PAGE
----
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A friend sent me a postcard from France. The rolling hills of Provence, lush vineyards and charming chateaus - yes, I remember it well.

When my husband and I went to France, I packed so much he accused me of trying to smuggle things into the country for a garage sale. I'm a girl scout at heart. I wanted to be prepared.

To be prepared for the change in time a friend advised me to stay awake on the flight and go to bed at my usual time - local time. Blurry-eyed and exhausted, I collapsed into bed in Paris at 10pm, having lost a day - but not my luggage. By 10am (1am PST) the next day I was tempted to call my friend to thank her for her advice.

The advice on hotels came from a guide book, but hotels in France are like hotels everywhere - overpriced and understaffed. Of course, if I'd had the right adapter to plug in my hair dryer, I wouldn't have needed one hotel's electrician to help dry my hair. If I'd restrained myself from buying funky souvenirs, I wouldn't have needed bellboys to help with my luggage.

Small things, such as the corkscrew shaped like the Eiffel Tower, weren't problems. However, transporting a pillow that looked like a giant croissant and umbrellas decorated with French fries were problems - for my marriage.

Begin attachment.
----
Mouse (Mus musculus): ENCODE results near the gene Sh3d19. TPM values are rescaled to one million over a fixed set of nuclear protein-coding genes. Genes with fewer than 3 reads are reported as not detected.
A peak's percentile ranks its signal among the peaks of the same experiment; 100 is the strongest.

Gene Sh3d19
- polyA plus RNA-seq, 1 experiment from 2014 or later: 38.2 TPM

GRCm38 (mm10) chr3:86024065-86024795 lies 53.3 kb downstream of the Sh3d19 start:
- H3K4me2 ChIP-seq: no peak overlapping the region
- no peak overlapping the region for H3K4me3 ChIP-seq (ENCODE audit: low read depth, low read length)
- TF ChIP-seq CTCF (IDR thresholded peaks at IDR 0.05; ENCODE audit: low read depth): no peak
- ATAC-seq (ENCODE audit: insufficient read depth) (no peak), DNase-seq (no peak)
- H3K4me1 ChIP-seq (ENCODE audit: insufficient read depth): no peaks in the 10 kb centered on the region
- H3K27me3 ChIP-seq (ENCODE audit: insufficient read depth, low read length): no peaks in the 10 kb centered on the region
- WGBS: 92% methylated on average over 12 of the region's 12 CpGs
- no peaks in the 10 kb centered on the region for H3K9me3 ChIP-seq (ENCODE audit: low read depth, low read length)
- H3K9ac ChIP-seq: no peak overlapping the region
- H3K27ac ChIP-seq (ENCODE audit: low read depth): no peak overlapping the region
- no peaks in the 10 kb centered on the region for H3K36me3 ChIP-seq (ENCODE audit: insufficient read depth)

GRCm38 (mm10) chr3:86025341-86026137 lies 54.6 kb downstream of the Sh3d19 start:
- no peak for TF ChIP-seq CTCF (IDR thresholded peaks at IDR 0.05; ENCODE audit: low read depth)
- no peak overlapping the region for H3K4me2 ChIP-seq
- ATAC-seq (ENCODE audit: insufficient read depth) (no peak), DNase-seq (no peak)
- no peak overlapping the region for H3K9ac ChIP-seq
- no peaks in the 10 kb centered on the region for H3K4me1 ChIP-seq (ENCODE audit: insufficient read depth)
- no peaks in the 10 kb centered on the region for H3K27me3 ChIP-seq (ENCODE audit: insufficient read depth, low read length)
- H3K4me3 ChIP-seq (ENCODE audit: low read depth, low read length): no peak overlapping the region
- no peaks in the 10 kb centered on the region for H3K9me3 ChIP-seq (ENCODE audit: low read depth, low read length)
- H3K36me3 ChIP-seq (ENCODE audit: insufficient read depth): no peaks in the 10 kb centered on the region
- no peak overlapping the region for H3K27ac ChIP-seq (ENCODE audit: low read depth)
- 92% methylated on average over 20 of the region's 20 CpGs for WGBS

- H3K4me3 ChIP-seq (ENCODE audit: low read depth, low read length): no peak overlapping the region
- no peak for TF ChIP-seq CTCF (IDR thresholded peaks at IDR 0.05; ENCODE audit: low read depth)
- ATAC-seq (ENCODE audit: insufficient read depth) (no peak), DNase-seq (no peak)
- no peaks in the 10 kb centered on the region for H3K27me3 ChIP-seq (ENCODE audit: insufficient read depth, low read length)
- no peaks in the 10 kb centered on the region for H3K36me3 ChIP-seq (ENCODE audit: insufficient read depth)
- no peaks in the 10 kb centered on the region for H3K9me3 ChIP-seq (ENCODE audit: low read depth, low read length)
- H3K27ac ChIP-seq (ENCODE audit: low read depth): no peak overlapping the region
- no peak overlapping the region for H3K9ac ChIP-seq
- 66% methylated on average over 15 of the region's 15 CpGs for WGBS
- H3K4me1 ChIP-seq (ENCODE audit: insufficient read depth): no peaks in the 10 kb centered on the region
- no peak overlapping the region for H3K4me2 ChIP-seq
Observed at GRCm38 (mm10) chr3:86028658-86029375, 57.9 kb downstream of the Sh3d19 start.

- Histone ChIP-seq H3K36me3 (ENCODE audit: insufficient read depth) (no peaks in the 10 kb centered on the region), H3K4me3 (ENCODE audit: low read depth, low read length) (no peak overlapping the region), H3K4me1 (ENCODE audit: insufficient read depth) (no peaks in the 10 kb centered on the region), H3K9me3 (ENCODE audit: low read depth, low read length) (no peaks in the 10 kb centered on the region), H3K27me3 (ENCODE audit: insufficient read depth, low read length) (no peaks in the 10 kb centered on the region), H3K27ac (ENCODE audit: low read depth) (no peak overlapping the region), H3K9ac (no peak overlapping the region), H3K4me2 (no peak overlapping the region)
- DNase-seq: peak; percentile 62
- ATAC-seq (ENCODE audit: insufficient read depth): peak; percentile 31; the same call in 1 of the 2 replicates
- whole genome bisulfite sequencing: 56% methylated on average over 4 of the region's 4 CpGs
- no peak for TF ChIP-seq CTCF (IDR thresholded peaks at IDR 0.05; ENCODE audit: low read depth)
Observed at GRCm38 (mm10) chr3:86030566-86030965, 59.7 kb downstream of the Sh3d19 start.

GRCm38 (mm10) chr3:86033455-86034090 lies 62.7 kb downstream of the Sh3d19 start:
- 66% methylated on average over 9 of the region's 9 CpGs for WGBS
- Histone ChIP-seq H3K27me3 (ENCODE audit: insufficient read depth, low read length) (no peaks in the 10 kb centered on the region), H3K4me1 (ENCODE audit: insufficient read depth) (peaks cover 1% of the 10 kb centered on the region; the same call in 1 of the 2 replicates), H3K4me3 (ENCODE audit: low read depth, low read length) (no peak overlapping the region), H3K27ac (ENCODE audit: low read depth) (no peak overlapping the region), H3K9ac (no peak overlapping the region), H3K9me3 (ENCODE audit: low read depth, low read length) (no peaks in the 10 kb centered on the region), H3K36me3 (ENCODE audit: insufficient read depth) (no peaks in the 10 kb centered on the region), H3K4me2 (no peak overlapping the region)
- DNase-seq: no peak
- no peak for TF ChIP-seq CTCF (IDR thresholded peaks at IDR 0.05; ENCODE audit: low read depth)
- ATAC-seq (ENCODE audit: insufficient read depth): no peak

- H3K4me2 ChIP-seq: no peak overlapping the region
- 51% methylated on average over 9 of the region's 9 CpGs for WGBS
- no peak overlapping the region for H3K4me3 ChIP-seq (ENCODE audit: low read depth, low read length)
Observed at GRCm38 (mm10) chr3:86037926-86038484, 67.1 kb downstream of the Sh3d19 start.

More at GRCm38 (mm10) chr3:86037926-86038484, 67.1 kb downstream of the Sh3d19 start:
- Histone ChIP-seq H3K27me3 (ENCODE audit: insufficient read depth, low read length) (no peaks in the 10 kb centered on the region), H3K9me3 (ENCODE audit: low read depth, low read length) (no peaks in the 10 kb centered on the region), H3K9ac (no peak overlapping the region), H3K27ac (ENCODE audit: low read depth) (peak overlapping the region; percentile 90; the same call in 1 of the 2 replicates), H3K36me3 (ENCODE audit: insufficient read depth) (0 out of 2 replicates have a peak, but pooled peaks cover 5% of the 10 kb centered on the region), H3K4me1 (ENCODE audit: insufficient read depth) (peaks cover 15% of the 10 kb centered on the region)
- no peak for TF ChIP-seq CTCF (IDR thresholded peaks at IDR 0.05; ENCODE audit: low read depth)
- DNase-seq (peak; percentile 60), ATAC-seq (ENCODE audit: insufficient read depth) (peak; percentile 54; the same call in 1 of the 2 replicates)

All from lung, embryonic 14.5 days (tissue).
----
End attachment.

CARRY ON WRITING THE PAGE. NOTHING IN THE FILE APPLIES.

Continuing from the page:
John didn't think France was the place to Christmas shop. John's idea of a souvenir was his now-gray underwear, on which a hotel laundry had written his name in large, indelible letters. If John had given me time, I would have introduced the French to laundry whiteners and brightened their lives.

In France our lives were full with quaint buildings, which would be called dilapidated in the States; and there was always one more museum to visit - but not by taxi. French taxi drivers should have to take their foot off the gas pedal as often as they take their eyes off the road.

I should have taken my eyes off the pastries, but I couldn't. A morning break with coffee and pastry; followed by an afternoon break with wine and pastry; and, of course, pastry for dessert at dinner - I carried memories of those pastries home on my hips.

Yes, I remember France. If we go there again, I'm sending a postcard to myself. It will say, "Wish you were here".

KNIGHT PIERCE HIRST takes humorous looks at life. Take a minute to make yourself smile at

Article Source: Have You Been To France?

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